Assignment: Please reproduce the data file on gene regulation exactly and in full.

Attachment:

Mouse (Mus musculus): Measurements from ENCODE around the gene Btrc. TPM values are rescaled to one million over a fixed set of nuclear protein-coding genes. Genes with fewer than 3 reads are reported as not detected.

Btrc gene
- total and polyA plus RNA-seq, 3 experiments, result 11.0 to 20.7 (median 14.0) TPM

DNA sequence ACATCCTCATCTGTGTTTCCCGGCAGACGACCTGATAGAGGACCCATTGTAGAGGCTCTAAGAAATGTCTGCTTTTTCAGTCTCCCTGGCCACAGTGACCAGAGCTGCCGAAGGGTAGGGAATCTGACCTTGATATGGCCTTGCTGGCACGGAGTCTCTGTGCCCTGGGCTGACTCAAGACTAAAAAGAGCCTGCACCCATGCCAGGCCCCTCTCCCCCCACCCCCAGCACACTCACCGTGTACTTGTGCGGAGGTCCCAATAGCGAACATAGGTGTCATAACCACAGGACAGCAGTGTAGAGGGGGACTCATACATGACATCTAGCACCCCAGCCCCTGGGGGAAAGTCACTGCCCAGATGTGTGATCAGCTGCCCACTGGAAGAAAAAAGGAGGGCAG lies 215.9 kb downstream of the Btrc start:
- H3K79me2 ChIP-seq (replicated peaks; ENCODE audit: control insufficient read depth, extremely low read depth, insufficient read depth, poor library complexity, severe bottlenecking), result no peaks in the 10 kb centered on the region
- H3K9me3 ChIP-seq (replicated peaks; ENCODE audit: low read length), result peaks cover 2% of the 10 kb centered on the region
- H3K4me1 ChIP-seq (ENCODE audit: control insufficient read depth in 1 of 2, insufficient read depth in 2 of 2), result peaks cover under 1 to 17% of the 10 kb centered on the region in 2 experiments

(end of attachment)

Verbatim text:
Mouse (Mus musculus): Measurements from ENCODE around the gene Btrc. TPM values are rescaled to one million over a fixed set of nuclear protein-coding genes. Genes with fewer than 3 reads are reported as not detected.

Btrc gene
- total and polyA plus RNA-seq, 3 experiments, result 11.0 to 20.7 (median 14.0) TPM

DNA sequence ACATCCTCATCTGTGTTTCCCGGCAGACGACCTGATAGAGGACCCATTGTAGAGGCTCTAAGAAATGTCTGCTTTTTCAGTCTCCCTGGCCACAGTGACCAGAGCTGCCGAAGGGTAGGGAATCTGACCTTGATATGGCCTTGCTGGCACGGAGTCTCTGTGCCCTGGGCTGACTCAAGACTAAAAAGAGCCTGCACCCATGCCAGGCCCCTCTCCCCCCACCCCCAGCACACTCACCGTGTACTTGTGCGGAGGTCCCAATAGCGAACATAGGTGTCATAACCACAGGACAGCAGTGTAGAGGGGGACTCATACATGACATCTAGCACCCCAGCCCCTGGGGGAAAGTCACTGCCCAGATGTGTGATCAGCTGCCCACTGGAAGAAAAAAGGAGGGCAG lies 215.9 kb downstream of the Btrc start:
- H3K79me2 ChIP-seq (replicated peaks; ENCODE audit: control insufficient read depth, extremely low read depth, insufficient read depth, poor library complexity, severe bottlenecking), result no peaks in the 10 kb centered on the region
- H3K9me3 ChIP-seq (replicated peaks; ENCODE audit: low read length), result peaks cover 2% of the 10 kb centered on the region
- H3K4me1 ChIP-seq (ENCODE audit: control insufficient read depth in 1 of 2, insufficient read depth in 2 of 2), result peaks cover under 1 to 17% of the 10 kb centered on the region in 2 experiments